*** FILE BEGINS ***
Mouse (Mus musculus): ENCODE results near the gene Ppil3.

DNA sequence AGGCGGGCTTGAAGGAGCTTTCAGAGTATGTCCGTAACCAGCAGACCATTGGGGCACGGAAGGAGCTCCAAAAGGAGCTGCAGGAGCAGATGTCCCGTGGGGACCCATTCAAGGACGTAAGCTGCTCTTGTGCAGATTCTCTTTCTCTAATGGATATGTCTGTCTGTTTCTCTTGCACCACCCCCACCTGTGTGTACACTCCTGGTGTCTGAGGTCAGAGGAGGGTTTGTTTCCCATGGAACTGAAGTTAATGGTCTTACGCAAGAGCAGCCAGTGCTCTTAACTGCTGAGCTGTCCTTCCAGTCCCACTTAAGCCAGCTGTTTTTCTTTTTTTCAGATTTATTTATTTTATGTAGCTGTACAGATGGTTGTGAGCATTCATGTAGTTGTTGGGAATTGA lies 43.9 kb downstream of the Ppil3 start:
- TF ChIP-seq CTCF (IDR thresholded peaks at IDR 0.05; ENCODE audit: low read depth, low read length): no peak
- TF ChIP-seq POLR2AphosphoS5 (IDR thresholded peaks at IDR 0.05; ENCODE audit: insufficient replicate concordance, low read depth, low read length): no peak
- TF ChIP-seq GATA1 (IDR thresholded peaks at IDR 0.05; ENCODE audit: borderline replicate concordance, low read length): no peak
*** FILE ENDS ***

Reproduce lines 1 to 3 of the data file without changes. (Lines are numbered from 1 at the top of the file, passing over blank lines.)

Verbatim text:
Mouse (Mus musculus): ENCODE results near the gene Ppil3.

DNA sequence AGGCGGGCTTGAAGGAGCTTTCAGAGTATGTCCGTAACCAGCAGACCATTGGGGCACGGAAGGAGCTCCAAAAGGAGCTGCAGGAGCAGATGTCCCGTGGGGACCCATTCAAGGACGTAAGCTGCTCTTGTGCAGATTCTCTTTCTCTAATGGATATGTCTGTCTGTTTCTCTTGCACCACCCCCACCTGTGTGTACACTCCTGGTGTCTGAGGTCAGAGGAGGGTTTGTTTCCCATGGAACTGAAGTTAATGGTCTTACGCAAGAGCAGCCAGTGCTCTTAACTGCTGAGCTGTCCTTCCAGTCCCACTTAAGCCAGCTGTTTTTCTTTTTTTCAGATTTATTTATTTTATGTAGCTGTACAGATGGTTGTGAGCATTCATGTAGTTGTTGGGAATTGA lies 43.9 kb downstream of the Ppil3 start:
- TF ChIP-seq CTCF (IDR thresholded peaks at IDR 0.05; ENCODE audit: low read depth, low read length): no peak